Resistance Mechanisms
for Specific Antimicrobials



Enzymatic modification of the antimicrobial by aminoglycoside-modifying enzymes (AMEs) which prevents them
binding to their target (these enzymes are broad spectrum and encoded on mobile genetic elements)55

Target modification by mutation or enzymatic modification55

Efflux pumps but these are rare55


Beta-lactam agents

Gram-positive bacteria:

Expression of low affinity penicillin-binding proteins (PBPs)
encoded on mobile chromosomal elements54

Gram-negative bacteria:

Production of beta-lactamases54,74

Production of low affinity PBPs74

Reducing entry of antimicrobial into the cell by mutations in porins74

Multidrug efflux pumps to remove the antimicrobial agent from the cell54,74



Mechanisms in Gram-negative bacteria:

Chromosomal mutations in quinolone resistance determining regions (QRDRs) of target genes encoding DNA gyrase and topoismerase IV51,53

Altered expression of porins resulting in decreased antimicrobial penetration of the bacterial cell51

Chromosomally mediated increased efflux from the cell via multidrug efflux pumps51

Plasmid encoded protein QnrA which binds to DNA gyrase and prevents the antimicrobial binding to DNA53


Macrolides and Lincosamides

Resistance mechanisms in Gram-positive organisms include:

Target site modification by methylation or mutation which prevents binding of a broad spectrum of antimicrobials in these classes52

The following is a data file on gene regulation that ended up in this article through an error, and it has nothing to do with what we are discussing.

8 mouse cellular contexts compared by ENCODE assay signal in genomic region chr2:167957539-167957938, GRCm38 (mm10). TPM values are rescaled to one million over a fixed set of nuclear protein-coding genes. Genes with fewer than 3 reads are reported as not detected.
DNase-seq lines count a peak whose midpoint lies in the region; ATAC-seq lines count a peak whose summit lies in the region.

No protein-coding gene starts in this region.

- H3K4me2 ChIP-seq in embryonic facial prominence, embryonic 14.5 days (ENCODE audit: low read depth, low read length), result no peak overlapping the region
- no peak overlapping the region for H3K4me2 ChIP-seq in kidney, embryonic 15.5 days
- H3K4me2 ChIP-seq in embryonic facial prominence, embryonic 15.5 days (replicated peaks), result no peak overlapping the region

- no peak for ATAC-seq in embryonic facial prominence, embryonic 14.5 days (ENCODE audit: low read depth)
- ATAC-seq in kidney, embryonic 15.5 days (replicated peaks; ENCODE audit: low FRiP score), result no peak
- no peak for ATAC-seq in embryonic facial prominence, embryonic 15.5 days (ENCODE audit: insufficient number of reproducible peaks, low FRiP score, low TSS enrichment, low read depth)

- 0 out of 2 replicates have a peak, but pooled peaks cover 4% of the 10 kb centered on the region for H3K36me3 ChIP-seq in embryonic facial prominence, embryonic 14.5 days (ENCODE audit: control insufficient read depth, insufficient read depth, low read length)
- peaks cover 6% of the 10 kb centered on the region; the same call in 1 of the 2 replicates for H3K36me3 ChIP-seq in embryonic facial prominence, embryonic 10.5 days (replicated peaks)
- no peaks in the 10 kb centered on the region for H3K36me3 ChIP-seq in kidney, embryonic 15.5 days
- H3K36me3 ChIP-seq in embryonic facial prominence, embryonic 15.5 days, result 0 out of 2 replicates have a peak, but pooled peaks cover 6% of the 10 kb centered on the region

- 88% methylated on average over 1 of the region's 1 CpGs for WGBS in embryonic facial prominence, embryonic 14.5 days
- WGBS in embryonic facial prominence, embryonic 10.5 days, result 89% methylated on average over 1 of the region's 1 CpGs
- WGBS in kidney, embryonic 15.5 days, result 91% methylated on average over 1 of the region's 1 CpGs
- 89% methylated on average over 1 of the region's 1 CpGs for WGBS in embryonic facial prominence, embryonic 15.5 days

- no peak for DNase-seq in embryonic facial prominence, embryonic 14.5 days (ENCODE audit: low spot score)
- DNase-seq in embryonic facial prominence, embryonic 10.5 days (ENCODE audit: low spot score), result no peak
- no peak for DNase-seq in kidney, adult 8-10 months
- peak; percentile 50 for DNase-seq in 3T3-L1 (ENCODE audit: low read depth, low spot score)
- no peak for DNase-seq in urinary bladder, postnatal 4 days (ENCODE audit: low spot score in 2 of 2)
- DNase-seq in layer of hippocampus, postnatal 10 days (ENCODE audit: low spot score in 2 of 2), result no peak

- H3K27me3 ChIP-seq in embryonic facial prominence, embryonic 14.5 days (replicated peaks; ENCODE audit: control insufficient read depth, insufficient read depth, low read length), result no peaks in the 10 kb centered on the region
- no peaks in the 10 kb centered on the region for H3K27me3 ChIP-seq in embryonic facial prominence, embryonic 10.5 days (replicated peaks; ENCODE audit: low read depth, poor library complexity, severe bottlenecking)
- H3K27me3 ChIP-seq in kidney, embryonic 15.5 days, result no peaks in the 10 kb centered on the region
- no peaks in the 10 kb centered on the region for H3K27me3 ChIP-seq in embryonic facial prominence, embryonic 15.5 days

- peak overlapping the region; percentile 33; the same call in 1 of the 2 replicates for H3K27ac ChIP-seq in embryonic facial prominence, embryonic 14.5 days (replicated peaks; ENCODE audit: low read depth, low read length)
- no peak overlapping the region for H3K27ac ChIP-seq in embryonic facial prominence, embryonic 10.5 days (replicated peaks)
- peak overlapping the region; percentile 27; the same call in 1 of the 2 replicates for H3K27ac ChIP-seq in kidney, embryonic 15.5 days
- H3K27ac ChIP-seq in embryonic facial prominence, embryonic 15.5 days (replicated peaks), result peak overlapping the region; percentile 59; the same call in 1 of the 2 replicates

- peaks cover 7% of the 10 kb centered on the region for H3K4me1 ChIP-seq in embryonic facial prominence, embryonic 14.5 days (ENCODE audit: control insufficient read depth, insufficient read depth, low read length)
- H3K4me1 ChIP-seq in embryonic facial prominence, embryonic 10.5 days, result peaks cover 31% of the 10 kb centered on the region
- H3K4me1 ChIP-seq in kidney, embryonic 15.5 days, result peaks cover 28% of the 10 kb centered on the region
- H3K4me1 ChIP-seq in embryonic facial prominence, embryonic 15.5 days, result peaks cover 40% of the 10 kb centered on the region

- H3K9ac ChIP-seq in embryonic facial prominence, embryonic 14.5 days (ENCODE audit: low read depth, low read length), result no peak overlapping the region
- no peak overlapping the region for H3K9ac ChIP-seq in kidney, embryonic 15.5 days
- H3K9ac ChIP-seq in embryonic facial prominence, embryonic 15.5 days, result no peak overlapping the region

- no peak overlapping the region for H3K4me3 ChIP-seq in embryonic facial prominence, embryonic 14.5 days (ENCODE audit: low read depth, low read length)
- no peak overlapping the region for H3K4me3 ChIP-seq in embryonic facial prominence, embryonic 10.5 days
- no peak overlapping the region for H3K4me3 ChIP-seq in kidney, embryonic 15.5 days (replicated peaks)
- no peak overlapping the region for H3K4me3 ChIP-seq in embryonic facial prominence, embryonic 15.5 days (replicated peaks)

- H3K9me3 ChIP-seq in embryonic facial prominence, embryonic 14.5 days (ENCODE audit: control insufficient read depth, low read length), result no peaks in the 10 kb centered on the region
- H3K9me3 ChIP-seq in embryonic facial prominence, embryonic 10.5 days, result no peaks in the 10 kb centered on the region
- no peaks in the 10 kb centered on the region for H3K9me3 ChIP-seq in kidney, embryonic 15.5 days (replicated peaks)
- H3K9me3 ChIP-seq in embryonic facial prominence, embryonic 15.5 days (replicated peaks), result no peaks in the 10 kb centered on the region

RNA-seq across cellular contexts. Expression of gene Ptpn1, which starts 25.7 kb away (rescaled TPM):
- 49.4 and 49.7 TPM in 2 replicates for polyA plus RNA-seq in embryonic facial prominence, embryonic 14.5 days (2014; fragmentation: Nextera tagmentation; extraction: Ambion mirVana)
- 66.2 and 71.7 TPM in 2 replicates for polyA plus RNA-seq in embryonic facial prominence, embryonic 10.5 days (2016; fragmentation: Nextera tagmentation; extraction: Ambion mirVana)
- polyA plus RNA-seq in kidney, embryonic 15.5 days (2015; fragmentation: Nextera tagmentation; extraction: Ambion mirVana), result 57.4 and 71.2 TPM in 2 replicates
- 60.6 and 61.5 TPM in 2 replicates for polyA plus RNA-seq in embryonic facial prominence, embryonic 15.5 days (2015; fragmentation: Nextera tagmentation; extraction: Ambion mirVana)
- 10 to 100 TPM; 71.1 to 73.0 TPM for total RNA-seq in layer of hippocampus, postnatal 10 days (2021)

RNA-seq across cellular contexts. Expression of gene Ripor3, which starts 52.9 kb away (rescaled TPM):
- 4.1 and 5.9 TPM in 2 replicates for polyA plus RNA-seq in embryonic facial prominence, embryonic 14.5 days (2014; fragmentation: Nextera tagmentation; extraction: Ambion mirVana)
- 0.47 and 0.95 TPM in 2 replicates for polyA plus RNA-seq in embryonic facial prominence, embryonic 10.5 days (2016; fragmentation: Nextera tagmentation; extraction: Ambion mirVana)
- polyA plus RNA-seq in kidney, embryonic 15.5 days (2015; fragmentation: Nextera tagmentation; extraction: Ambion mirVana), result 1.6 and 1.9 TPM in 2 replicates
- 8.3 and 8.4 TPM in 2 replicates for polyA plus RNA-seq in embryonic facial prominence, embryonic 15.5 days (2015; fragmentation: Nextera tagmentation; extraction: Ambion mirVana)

Plasmid encoded efflux pumps which are usually more specific52

Drug inactivation but this is less clinically important52



Resistance to tetracyclines is usually acquired and genes are usually associated with plasmids or transposons56

Energy dependent efflux of antimicrobial by a membrane associated protein56,75

Protection of the ribosomal binding site of the antimicrobial through binding of specific proteins56,75

These mechanisms are found in both Gram-positive and Gram-negative bacteria56


Trimethoprim/Sulphonamide (TMPS)

Plasmid encoded production of insensitive enzymes by bacteria:76

Single or multiple amino acid substitutions in dihydrofolate reductase (target for trimethoprim)58

Insertions of one or two amino acids in dihydropteroate synthetase (target for sulphonamides)58





Disclaimer:  Indications and doses may vary between products.  The antimicrobials listed may constitute an off licence use of the product and as such should only be used according to the ‘Cascade’, further details of which are available on the RCVS, VMD and NOAH websites.  Veterinary surgeons are advised to carefully check the Summary of Product Characteristics (SPC) before prescribing a product and obtain informed owner consent where required.